We’ve been duped. Hoodwinked. Bamboozled. However you prefer to say it, our generation has had the wool pulled over our eyes.
I was always told as a kid that if you want a good job, you go to college. It made sense: more education would equal more opportunities and more money. In 1940, less than 5 percent of Americans over the age of 25 had Bachelor’s degrees. That number didn’t even reach 10 percent until 1970.
When these students graduated, or at least saw what other graduates were doing, they were the crème de la crème, truly the brightest young minds in a booming supernation. Many of them actually had (now bear with me because I have never seen these words put together in this way) MULTIPLE JOB OFFERS. Now this obviously wasn’t true for all graduates, but the point is that even in 1970 a B.A. would make you more qualified for an entry level position than 90 percent of all adults over 25. Why wouldn’t I want to go to college?
So I get to college, a good one in fact, to begin my opportunity-filled life. The only problem was that college wasn’t exactly what Mom and Pop made it out to be. Currently, nearly 28 percent of adults over 25 have college degrees. If you are white and/or male, your odds of having a college degree dramatically increase. So what I thought was a straight bridge to opportunity was actually a bridge to another bridge?
It’s not that college wasn’t all it was cut out to be. It was a life-changing experience that has made me a better person in just about every way. The only problem is that what once was extraordinary is now the ordinary. What was once the prerequisite for employment is now one of many.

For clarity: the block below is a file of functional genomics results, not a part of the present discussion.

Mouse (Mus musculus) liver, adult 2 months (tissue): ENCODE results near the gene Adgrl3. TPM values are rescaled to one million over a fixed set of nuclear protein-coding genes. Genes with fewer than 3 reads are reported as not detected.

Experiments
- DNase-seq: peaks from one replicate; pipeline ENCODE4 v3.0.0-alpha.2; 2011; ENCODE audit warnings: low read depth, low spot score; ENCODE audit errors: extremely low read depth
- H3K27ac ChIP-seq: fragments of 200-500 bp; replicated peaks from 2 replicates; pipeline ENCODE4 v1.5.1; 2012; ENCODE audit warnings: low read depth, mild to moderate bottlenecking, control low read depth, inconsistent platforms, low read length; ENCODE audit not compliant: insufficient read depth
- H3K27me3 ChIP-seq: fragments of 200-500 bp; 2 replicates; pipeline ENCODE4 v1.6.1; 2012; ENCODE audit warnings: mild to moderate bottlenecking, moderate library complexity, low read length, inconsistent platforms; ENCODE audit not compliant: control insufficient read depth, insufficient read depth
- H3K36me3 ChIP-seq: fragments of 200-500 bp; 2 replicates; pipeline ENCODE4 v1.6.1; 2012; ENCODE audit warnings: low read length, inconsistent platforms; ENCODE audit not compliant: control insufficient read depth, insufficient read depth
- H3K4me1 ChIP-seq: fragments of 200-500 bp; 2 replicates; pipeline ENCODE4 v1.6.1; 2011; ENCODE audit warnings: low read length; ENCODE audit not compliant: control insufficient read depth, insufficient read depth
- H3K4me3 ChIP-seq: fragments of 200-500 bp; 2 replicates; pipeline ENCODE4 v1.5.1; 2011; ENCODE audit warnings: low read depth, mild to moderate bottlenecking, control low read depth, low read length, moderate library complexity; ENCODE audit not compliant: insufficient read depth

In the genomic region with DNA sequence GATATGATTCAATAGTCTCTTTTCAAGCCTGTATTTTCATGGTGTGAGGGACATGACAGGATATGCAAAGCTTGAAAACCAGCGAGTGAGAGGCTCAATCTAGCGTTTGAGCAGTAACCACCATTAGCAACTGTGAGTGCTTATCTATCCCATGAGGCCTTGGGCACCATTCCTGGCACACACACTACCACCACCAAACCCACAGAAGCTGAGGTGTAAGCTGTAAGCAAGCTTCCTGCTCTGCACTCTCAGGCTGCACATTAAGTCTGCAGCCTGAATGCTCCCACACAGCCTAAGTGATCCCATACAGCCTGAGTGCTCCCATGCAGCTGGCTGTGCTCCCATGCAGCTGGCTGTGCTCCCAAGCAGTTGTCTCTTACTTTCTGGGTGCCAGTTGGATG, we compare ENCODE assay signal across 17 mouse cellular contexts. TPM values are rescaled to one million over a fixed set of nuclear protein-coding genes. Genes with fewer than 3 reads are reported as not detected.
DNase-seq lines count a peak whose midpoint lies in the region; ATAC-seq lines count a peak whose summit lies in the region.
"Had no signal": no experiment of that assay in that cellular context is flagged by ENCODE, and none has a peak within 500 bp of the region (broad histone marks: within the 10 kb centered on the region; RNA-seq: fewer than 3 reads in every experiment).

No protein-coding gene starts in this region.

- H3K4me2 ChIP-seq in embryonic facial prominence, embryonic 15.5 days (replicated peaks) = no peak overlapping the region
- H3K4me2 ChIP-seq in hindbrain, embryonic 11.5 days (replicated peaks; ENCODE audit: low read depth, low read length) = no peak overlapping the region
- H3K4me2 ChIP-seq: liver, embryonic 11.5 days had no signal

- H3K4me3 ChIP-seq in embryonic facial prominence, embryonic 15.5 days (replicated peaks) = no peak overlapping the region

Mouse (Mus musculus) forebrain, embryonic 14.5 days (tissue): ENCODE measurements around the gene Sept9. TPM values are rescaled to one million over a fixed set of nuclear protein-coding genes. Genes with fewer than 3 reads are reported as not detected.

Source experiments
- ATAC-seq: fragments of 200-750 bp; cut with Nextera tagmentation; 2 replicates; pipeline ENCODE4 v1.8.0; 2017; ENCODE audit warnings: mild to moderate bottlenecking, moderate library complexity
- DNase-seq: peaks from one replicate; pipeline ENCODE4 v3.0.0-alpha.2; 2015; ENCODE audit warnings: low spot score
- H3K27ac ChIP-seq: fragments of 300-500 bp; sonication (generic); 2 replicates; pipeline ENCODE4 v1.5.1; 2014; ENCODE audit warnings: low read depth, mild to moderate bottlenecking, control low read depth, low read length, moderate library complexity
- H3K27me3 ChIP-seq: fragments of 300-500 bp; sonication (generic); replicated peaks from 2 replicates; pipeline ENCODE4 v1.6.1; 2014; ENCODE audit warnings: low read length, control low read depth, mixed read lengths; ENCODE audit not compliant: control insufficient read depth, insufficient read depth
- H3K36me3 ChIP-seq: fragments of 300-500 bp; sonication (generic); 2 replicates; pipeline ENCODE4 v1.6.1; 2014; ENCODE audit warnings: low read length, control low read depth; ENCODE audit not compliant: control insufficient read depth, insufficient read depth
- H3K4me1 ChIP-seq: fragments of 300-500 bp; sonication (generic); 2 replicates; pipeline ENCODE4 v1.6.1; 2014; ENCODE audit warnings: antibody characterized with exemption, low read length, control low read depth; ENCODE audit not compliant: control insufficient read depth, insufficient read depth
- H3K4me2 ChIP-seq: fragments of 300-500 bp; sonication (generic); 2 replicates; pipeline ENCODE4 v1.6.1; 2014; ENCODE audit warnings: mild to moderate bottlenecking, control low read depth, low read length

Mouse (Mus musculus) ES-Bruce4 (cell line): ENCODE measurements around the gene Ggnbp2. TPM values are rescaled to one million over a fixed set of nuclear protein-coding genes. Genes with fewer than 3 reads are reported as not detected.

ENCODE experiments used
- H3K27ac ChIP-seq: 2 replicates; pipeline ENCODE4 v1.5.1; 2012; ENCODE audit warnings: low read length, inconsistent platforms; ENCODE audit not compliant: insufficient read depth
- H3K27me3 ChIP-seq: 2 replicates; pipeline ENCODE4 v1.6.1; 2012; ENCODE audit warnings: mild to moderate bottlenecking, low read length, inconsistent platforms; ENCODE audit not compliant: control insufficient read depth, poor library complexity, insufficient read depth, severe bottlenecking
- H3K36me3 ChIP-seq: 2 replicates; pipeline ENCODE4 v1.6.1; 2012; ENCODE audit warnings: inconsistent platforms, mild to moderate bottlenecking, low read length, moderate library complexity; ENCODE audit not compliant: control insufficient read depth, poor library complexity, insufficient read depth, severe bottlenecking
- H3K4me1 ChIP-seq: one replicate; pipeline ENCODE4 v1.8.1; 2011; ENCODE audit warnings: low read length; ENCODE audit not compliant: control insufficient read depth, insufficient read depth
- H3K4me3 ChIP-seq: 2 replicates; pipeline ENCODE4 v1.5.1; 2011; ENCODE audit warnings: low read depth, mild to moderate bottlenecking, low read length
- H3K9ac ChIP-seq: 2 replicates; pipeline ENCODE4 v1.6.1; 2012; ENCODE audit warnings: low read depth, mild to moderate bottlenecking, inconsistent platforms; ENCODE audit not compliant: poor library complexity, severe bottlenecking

Let me add that I don’t think that it is a bad thing that more people are going to college. In fact, I argue the opposite. However, with a job market that is still in recovery mode after a devastating collapse, some of the best employment opportunities are being given to brain-drain opportunists, even more are being shipped overseas, and college is only the first of many hoops left to jump through.
If I want to teach at the college level, I have to pursue a PhD track which guarantees absolutely no job security. If I want to be a lawyer, I may end up working countless hours at a firm outside the field of law that I want to practice to pay off loans from law school. If I decide to wait for the dream job that I might finally be accepted into, I could be waiting an awfully long time. This all beside the fact that I would actually need to know what I want to do with my life anyway.
My four years at Gustavus have been the best of my life, and I believe that most of our students feel that Gustavus has prepared them mentally and academically for the future. This is the worst of it, though: that even a BA from Gustavus could still mean working wherever possible for a period of time to stabilize finances. So, degree in hand, I fearfully crawl out of Plato’s Gustavian cave and am blinded by the light that is the real world, stumbling over high unemployment rates and an economic recession.
Yet, at the very least, if Gustavus has taught me anything, it has been that the examined life can be sought in every area of life. So even though I will have less spending money next year than when I was in high school, I know that life after graduation is what I make of it. A degree from Gustavus still carries with it a sense of pride and honor that even a terrible job market cannot take away from you.
*All statistics from The Chronicle (Online), “Adults with College Degrees in the U.S., by Country,” Jan 23, 2011.